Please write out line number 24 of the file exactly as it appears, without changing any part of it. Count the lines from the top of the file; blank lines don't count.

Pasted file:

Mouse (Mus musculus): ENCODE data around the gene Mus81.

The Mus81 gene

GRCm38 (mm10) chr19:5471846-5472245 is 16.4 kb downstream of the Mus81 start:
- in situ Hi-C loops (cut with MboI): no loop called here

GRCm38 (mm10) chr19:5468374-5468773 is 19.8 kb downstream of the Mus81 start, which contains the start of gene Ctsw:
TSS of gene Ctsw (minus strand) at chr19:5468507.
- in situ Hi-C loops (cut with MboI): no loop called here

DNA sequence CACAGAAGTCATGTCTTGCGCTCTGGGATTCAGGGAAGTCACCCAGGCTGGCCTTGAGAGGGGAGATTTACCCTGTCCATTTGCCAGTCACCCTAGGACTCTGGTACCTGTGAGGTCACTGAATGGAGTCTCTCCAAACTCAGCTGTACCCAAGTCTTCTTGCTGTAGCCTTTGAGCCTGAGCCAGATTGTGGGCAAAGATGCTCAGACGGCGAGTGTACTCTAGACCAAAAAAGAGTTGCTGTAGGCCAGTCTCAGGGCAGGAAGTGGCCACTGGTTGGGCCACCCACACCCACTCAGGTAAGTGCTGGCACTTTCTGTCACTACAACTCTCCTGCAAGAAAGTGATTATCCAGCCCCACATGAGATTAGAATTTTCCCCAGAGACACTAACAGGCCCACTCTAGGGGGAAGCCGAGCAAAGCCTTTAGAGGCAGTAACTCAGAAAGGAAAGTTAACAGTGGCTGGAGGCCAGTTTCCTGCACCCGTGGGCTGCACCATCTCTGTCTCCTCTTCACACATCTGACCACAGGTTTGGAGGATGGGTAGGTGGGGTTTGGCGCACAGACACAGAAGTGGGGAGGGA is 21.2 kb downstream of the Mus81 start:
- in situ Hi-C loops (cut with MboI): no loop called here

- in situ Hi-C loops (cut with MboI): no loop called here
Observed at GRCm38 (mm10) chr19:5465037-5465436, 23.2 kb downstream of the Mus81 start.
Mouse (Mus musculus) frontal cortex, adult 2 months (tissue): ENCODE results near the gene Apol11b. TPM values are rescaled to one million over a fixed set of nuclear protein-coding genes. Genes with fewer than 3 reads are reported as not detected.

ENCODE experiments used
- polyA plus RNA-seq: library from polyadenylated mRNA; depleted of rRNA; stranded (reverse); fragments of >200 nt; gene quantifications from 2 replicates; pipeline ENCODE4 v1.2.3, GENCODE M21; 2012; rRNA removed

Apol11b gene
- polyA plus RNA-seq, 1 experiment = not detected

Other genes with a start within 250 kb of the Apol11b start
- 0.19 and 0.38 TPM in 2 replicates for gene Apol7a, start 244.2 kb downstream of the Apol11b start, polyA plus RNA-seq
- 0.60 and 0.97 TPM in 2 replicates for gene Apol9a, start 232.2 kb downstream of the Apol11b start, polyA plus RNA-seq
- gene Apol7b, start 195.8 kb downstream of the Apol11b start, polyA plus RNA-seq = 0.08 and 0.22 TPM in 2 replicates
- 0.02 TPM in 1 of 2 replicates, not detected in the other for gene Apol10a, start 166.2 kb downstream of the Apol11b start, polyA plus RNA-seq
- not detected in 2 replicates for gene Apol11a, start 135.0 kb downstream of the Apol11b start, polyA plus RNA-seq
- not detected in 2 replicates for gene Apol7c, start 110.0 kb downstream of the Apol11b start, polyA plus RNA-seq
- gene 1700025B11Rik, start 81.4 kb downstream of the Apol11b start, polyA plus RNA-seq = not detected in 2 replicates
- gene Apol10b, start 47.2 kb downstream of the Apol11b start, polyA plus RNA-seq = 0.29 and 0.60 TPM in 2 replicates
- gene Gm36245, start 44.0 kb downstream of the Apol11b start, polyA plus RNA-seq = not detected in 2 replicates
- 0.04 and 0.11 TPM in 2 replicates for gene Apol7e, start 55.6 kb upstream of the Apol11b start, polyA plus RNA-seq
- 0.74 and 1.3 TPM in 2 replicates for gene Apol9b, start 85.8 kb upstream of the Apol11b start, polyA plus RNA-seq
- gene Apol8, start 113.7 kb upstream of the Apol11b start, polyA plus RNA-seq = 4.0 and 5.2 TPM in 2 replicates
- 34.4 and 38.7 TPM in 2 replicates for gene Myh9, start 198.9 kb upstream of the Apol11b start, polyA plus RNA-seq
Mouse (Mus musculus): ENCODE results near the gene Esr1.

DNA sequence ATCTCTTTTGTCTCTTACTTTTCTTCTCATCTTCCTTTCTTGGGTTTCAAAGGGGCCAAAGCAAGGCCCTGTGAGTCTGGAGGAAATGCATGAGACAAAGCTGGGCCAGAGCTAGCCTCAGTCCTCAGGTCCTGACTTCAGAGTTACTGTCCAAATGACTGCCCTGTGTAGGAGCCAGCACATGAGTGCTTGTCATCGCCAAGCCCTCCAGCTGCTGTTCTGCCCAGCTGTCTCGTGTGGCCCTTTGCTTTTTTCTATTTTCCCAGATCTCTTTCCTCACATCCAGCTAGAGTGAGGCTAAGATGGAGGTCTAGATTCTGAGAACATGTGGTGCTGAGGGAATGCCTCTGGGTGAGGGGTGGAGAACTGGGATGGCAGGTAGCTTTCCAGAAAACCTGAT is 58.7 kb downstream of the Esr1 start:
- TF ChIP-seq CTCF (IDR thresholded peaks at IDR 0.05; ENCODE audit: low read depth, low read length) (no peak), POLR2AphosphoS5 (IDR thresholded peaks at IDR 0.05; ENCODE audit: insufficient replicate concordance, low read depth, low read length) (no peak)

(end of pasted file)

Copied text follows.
- gene 1700025B11Rik, start 81.4 kb downstream of the Apol11b start, polyA plus RNA-seq = not detected in 2 replicates